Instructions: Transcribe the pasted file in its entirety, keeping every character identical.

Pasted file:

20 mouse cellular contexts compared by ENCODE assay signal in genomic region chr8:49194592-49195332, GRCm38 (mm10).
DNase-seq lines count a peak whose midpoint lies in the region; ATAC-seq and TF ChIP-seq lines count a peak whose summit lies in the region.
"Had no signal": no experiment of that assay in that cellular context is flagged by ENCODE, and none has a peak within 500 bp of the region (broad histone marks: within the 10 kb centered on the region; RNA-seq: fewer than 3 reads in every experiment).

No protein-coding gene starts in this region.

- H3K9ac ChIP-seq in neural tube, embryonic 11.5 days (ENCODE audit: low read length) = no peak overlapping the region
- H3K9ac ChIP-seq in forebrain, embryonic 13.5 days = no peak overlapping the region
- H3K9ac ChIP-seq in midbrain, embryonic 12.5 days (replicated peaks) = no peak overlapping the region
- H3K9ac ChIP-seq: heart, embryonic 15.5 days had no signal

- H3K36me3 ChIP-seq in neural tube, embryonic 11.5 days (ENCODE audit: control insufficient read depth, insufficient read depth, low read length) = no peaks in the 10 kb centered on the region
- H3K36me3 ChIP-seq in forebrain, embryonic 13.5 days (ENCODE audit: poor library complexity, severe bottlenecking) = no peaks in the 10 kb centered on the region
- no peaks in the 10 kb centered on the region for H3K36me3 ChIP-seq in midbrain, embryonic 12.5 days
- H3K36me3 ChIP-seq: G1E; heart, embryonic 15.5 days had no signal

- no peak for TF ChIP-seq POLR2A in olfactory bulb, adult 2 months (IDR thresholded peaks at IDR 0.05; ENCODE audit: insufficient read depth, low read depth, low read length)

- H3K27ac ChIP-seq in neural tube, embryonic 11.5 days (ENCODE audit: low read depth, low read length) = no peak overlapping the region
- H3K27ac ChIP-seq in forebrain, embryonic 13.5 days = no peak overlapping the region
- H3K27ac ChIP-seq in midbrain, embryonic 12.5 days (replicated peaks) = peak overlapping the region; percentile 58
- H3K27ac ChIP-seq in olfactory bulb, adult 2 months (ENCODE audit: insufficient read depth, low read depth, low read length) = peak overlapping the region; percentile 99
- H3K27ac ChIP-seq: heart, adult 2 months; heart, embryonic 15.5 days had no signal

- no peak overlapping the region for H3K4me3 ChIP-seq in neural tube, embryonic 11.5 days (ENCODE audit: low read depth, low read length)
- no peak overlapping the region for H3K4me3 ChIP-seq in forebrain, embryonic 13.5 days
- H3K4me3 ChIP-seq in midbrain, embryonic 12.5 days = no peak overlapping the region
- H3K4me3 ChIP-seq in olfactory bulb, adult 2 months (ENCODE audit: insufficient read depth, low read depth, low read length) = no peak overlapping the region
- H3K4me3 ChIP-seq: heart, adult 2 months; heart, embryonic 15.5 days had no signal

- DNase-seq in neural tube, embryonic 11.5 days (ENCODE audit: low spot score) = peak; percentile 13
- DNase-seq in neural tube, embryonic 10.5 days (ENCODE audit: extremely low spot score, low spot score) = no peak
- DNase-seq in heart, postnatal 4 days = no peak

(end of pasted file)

20 mouse cellular contexts compared by ENCODE assay signal in genomic region chr8:49194592-49195332, GRCm38 (mm10).
DNase-seq lines count a peak whose midpoint lies in the region; ATAC-seq and TF ChIP-seq lines count a peak whose summit lies in the region.
"Had no signal": no experiment of that assay in that cellular context is flagged by ENCODE, and none has a peak within 500 bp of the region (broad histone marks: within the 10 kb centered on the region; RNA-seq: fewer than 3 reads in every experiment).

No protein-coding gene starts in this region.

- H3K9ac ChIP-seq in neural tube, embryonic 11.5 days (ENCODE audit: low read length) = no peak overlapping the region
- H3K9ac ChIP-seq in forebrain, embryonic 13.5 days = no peak overlapping the region
- H3K9ac ChIP-seq in midbrain, embryonic 12.5 days (replicated peaks) = no peak overlapping the region
- H3K9ac ChIP-seq: heart, embryonic 15.5 days had no signal

- H3K36me3 ChIP-seq in neural tube, embryonic 11.5 days (ENCODE audit: control insufficient read depth, insufficient read depth, low read length) = no peaks in the 10 kb centered on the region
- H3K36me3 ChIP-seq in forebrain, embryonic 13.5 days (ENCODE audit: poor library complexity, severe bottlenecking) = no peaks in the 10 kb centered on the region
- no peaks in the 10 kb centered on the region for H3K36me3 ChIP-seq in midbrain, embryonic 12.5 days
- H3K36me3 ChIP-seq: G1E; heart, embryonic 15.5 days had no signal

- no peak for TF ChIP-seq POLR2A in olfactory bulb, adult 2 months (IDR thresholded peaks at IDR 0.05; ENCODE audit: insufficient read depth, low read depth, low read length)

- H3K27ac ChIP-seq in neural tube, embryonic 11.5 days (ENCODE audit: low read depth, low read length) = no peak overlapping the region
- H3K27ac ChIP-seq in forebrain, embryonic 13.5 days = no peak overlapping the region
- H3K27ac ChIP-seq in midbrain, embryonic 12.5 days (replicated peaks) = peak overlapping the region; percentile 58
- H3K27ac ChIP-seq in olfactory bulb, adult 2 months (ENCODE audit: insufficient read depth, low read depth, low read length) = peak overlapping the region; percentile 99
- H3K27ac ChIP-seq: heart, adult 2 months; heart, embryonic 15.5 days had no signal

- no peak overlapping the region for H3K4me3 ChIP-seq in neural tube, embryonic 11.5 days (ENCODE audit: low read depth, low read length)
- no peak overlapping the region for H3K4me3 ChIP-seq in forebrain, embryonic 13.5 days
- H3K4me3 ChIP-seq in midbrain, embryonic 12.5 days = no peak overlapping the region
- H3K4me3 ChIP-seq in olfactory bulb, adult 2 months (ENCODE audit: insufficient read depth, low read depth, low read length) = no peak overlapping the region
- H3K4me3 ChIP-seq: heart, adult 2 months; heart, embryonic 15.5 days had no signal

- DNase-seq in neural tube, embryonic 11.5 days (ENCODE audit: low spot score) = peak; percentile 13
- DNase-seq in neural tube, embryonic 10.5 days (ENCODE audit: extremely low spot score, low spot score) = no peak
- DNase-seq in heart, postnatal 4 days = no peak